May 15, 2006

Self-Proclaimed Webologist

Filed under: @ 5:50 pm

I recently saw a re-run of a television show on the Discovery Channel which reminded me of the original idea to use this domain name for a blog. About a year ago, my husband Dougal and I saw an ad for a tv show that looked pretty interesting – Dive to Bermuda Triangle – a show discussing scientific phenomena which would explain the odd occurrences in the Bermuda Triangle.

We tuned in, interested to hear some scientific theories, as opposed to the usual mystical explanations regarding the Bermuda Triangle. The show began well – discussing a prominent theory that large gas bubbles released from submerged rock formations could be responsible for sinking ships as well as interfering with aircraft controls. They even showed several experiments in which the release of these large gas bubbles did indeed cause ships to sway violently, and eventually ended up causing them to capsize.

Up to this point, the show seemed to maintain it’s scientific integrity; however, did I fail to mention that these large gas bubbles were methane gas? The fact that these “killer” (yes, “killer”) gas bubbles were methane was already causing a minor amounty of hilarity, but then, about half-way through the discussion of this gas-bubble theory, a new “scientific expert” was introduced to the program. A geologist? An oceanographer? No indeedy – a “Self-Proclaimed Bubbleologist”! Dougal and I looked at each other, as if to silently say, “Did he really say he was a Bubbleologist?”

After a great deal of snorking and several “Don Ho” jokes later, I informed my husband that *I* am a Self-Proclaimed Webologist! Then, going back to the gas bubble theory, I asked him something like, “So, if a bunch of submariners all farted at once, could they sink an enemy ship?” His immediate reply was, “You need a blog.” Hence the emergence of one Self-Proclaimed Webologist and digitaldivas.net.

8 Responses to “Self-Proclaimed Webologist”

  1. John says:

    So basically, the ocean farts and sinks ships. Shoot, I could have come up with that! So how much does a Bubbleologist make nowadays? Maybe I should think about changing jobs.

  2. I declared myself a “Self-Proclaimed Millionaire”, but so far it hasn’t affected our bank balance.

    Maybe I just don’t have the hang of it, yet…

  3. n4ixt says:

    Interesting timing on the blog, tonight was the Mythbusters episode where they tested the theory about a man farting himself to death (he was in a small room).

    Uh oh. I had some 50,000 volt chili for dinner. ‘scuse me, I need to go sink a ship…

  4. cmahon says:

    The best thing I remembered about this documentary was that they weren’t just regular methane bubbles, but “gigantic, miles in diameter” bubbles. Which begs the question – does our lovely earth need to change her diet?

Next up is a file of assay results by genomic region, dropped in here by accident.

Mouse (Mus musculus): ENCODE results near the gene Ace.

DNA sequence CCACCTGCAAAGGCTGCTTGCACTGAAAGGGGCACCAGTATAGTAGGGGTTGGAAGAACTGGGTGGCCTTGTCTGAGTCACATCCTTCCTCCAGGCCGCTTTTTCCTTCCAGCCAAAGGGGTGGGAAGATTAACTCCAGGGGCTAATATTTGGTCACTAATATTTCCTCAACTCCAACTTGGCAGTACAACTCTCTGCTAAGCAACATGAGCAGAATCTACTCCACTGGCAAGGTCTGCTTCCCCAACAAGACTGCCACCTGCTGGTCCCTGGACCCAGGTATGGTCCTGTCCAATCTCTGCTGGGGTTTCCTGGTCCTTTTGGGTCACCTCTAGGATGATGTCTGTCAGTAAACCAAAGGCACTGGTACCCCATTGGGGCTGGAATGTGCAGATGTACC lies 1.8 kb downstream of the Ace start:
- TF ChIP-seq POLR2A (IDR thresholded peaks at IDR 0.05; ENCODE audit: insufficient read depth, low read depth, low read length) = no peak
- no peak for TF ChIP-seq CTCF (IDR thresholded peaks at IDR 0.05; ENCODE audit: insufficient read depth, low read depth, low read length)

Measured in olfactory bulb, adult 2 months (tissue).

5. Suze says:

    Heh! I had forgotten about the bubbles being “gigantic in diameter”. You bring up another interesting career opportunity, though – Self-Proclaimed Earth Nutritionist. Since we have proof that you first thought of it right here, I think you should look into this. I see from your site that you’re looking for filmmaking work – maybe you could break in to documentary work by filming yourself as an expert for a Discovery channel special on the earth’s diet. ;-)

  6. Steve says:

    I totally agree about the implausibility of these methane bubble ideas, however, my own experience with methane is that you should never underestimate the potential of that gas to surpise. In my experience fact can be stranger than fiction.

    I am a waste consultant involved in landfills – and these produce methane.

    Back in the late 1980s there was an incident which I investigated in which there had been a fire in a house in Kent which was about 750 metres from a landfill. Far further than you could ever imagine the methane travelling.

    The couple that owned a lovely old Victoriam house, had an awful surprise when, during a romantic candle-lit supper in their magnificent (split-level part basement) oak panelled dining room, methane which had seeped into the room “flashed off” across the floor, and then continued to burn a sooty flame at a joint in the wall panelling.

    I am sure that if I was the couple involved I would have conjured up imaginings of poltergeists and hauntings if I had experienced such an event!

    The reality, when we borough in the geologists and tested the gas was the very unusual geology of the site (big blocks of limestone boulders overlying clay, and with clay above them) and the position of the house on the top of a gentle ridge of land.

    These huge boulders 3 to 5 m thick had slid apart on the ridge – tending tomove down inot the vally- in geological time, and had provided the route for the gas, in voids between them.

    The basement had cut through just far enough into the overlying clay, to (in just this one spot) allow the migrating landfill gas into the walling of the basement, and from there to behind the oak panelling into the room.

    Weird eh? Stanger than fiction?

    Luckliy neither of them were hurt – just shocked. The fire did not spread through the house either.

    This and other incidents has led to much improved landfilling requirements, but we must still be careful.

    I still work in this field, and have new EU legislation coming into force to improve awareness and safety of explosion risks, so yesterday I created the web site linked here.

    I hope you gain much enjoyment from your excellent bog.

  7. Steve says:

    As the web site link to Landfill Gas ATEX & DSEAR compliance didn’t seem to appear; here it is http://www.landfill-site.info .

  8. […] Also, I am a self-proclaimed Bubble-ologist. […]

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